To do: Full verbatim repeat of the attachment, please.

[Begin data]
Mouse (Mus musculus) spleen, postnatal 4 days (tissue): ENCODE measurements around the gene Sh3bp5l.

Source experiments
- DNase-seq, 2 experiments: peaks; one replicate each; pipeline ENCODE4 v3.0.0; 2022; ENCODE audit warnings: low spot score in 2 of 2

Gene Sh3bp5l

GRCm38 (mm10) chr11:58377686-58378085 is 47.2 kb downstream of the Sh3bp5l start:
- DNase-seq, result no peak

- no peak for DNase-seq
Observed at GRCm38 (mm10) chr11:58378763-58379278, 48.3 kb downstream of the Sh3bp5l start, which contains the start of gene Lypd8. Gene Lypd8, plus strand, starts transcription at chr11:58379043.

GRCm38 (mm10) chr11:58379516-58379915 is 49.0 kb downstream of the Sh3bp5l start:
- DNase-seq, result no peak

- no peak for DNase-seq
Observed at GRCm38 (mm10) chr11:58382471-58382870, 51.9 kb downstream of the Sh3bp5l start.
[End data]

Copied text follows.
Mouse (Mus musculus) spleen, postnatal 4 days (tissue): ENCODE measurements around the gene Sh3bp5l.

Source experiments
- DNase-seq, 2 experiments: peaks; one replicate each; pipeline ENCODE4 v3.0.0; 2022; ENCODE audit warnings: low spot score in 2 of 2

Gene Sh3bp5l

GRCm38 (mm10) chr11:58377686-58378085 is 47.2 kb downstream of the Sh3bp5l start:
- DNase-seq, result no peak

- no peak for DNase-seq
Observed at GRCm38 (mm10) chr11:58378763-58379278, 48.3 kb downstream of the Sh3bp5l start, which contains the start of gene Lypd8. Gene Lypd8, plus strand, starts transcription at chr11:58379043.

GRCm38 (mm10) chr11:58379516-58379915 is 49.0 kb downstream of the Sh3bp5l start:
- DNase-seq, result no peak

- no peak for DNase-seq
Observed at GRCm38 (mm10) chr11:58382471-58382870, 51.9 kb downstream of the Sh3bp5l start.